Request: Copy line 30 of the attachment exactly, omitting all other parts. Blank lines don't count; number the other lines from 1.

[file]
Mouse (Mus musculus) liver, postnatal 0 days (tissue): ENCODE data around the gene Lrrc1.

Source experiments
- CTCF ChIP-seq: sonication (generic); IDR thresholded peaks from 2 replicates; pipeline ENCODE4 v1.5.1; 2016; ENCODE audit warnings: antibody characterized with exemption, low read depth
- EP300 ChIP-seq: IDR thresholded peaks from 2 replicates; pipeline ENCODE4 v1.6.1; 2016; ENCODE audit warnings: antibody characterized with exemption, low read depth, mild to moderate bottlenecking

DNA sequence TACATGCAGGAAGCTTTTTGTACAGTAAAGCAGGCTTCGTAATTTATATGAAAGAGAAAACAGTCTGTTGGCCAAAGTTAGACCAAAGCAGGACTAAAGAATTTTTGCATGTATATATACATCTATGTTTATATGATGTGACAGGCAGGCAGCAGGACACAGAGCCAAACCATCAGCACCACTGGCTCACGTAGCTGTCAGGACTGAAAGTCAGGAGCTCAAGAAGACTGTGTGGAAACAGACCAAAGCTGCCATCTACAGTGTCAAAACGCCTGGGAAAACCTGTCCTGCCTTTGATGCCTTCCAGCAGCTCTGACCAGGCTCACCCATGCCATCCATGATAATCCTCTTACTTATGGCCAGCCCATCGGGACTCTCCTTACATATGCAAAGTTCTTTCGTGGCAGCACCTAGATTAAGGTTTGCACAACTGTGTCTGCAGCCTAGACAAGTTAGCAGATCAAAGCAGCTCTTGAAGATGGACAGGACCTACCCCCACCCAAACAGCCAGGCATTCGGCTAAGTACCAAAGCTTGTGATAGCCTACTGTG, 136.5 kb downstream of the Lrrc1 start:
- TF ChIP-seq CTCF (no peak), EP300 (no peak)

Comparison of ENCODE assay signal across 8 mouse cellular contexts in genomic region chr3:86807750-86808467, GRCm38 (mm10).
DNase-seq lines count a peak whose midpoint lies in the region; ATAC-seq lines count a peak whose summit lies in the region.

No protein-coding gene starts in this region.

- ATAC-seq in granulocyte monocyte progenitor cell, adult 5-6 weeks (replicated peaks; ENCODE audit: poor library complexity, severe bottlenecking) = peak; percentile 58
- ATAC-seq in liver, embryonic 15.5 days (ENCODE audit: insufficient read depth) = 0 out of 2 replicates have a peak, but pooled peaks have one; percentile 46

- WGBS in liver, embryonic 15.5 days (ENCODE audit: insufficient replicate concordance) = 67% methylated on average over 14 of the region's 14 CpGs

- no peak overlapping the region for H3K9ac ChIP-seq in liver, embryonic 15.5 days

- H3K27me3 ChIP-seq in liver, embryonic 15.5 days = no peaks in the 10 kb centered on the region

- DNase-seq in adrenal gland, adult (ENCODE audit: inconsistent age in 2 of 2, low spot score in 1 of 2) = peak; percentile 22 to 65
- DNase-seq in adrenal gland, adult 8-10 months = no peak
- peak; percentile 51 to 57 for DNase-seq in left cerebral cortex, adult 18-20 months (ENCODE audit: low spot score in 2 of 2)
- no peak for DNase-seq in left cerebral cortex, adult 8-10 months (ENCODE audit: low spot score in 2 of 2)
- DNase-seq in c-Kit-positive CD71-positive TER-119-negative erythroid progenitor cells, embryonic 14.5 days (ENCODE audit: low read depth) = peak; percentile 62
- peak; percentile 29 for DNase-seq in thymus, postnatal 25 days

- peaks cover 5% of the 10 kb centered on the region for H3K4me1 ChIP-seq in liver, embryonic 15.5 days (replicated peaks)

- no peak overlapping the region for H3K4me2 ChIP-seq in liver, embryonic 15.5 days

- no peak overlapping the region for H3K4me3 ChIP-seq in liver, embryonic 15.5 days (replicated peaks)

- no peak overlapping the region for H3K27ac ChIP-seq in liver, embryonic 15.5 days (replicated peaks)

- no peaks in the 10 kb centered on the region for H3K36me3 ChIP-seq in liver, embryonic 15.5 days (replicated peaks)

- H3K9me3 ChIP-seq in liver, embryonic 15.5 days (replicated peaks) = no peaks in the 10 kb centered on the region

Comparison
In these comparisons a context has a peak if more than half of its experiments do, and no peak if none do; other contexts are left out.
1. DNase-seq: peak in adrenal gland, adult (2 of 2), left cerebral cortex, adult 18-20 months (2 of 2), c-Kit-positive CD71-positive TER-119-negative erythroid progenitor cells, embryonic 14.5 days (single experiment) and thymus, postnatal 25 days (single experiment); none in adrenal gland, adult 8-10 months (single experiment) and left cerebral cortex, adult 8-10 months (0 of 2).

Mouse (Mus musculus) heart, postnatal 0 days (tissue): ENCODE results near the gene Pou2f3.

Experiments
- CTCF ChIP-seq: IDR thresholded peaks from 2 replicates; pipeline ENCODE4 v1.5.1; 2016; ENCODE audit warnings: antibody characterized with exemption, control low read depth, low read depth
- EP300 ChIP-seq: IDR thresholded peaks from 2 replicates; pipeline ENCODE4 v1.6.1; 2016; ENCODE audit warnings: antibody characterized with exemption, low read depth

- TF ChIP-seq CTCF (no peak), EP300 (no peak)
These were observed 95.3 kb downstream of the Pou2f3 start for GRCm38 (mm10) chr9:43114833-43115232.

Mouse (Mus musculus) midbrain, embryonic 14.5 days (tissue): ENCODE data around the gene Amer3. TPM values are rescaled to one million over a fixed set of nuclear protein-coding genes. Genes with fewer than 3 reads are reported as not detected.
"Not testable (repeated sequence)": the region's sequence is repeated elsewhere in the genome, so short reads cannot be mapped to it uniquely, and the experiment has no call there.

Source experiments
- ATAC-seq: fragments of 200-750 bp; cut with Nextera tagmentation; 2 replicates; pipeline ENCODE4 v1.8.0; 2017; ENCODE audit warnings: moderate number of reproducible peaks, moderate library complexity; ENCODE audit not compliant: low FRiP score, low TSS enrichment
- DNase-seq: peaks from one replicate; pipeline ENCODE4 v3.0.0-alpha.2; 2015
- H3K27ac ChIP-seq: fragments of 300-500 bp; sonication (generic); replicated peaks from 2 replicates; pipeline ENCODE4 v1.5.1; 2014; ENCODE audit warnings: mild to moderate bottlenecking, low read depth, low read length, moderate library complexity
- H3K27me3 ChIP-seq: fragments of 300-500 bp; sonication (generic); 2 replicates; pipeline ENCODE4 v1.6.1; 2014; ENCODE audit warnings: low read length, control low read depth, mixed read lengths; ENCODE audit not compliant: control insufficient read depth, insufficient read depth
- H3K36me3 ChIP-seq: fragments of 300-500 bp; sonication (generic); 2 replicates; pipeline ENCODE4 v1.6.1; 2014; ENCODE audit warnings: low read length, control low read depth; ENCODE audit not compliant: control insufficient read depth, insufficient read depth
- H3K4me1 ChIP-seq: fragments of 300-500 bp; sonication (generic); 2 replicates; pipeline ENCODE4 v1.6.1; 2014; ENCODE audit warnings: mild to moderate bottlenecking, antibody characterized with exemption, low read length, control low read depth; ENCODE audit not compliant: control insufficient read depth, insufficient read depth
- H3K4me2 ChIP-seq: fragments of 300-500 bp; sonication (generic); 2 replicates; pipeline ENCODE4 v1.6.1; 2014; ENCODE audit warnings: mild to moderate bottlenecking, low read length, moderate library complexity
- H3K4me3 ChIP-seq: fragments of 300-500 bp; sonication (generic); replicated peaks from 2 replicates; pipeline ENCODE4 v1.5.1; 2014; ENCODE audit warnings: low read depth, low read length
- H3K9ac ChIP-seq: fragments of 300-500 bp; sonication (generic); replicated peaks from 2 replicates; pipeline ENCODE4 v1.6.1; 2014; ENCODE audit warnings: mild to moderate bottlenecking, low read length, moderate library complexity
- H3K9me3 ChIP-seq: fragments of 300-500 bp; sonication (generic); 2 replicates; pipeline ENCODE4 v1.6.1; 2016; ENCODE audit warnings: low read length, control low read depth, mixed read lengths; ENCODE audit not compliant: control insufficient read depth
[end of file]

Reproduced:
Mouse (Mus musculus) heart, postnatal 0 days (tissue): ENCODE results near the gene Pou2f3.